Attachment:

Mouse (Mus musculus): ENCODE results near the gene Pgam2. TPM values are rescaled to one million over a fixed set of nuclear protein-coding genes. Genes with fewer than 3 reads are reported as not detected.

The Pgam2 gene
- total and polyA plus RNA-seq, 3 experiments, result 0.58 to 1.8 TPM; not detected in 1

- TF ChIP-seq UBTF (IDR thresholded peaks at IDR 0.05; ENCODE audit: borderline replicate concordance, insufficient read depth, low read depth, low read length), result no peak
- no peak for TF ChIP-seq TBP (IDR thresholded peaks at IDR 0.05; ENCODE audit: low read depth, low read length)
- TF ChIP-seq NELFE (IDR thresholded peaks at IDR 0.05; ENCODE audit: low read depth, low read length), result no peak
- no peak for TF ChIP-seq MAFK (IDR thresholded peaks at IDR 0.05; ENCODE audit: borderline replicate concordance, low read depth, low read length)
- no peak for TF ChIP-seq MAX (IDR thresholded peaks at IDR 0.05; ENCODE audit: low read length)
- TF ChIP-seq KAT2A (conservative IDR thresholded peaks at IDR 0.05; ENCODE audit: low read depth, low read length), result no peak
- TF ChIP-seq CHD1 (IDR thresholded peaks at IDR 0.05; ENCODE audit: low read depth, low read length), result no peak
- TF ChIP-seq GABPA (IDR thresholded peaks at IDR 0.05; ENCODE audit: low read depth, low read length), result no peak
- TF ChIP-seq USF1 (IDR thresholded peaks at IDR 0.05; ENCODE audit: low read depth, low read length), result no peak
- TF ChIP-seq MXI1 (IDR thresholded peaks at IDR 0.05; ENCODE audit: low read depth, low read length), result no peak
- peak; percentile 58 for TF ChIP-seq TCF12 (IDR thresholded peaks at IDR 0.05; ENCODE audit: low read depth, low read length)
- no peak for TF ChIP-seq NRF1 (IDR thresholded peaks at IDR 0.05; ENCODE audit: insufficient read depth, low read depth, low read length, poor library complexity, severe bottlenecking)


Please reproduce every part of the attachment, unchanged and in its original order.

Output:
Mouse (Mus musculus): ENCODE results near the gene Pgam2. TPM values are rescaled to one million over a fixed set of nuclear protein-coding genes. Genes with fewer than 3 reads are reported as not detected.

The Pgam2 gene
- total and polyA plus RNA-seq, 3 experiments, result 0.58 to 1.8 TPM; not detected in 1

- TF ChIP-seq UBTF (IDR thresholded peaks at IDR 0.05; ENCODE audit: borderline replicate concordance, insufficient read depth, low read depth, low read length), result no peak
- no peak for TF ChIP-seq TBP (IDR thresholded peaks at IDR 0.05; ENCODE audit: low read depth, low read length)
- TF ChIP-seq NELFE (IDR thresholded peaks at IDR 0.05; ENCODE audit: low read depth, low read length), result no peak
- no peak for TF ChIP-seq MAFK (IDR thresholded peaks at IDR 0.05; ENCODE audit: borderline replicate concordance, low read depth, low read length)
- no peak for TF ChIP-seq MAX (IDR thresholded peaks at IDR 0.05; ENCODE audit: low read length)
- TF ChIP-seq KAT2A (conservative IDR thresholded peaks at IDR 0.05; ENCODE audit: low read depth, low read length), result no peak
- TF ChIP-seq CHD1 (IDR thresholded peaks at IDR 0.05; ENCODE audit: low read depth, low read length), result no peak
- TF ChIP-seq GABPA (IDR thresholded peaks at IDR 0.05; ENCODE audit: low read depth, low read length), result no peak
- TF ChIP-seq USF1 (IDR thresholded peaks at IDR 0.05; ENCODE audit: low read depth, low read length), result no peak
- TF ChIP-seq MXI1 (IDR thresholded peaks at IDR 0.05; ENCODE audit: low read depth, low read length), result no peak
- peak; percentile 58 for TF ChIP-seq TCF12 (IDR thresholded peaks at IDR 0.05; ENCODE audit: low read depth, low read length)
- no peak for TF ChIP-seq NRF1 (IDR thresholded peaks at IDR 0.05; ENCODE audit: insufficient read depth, low read depth, low read length, poor library complexity, severe bottlenecking)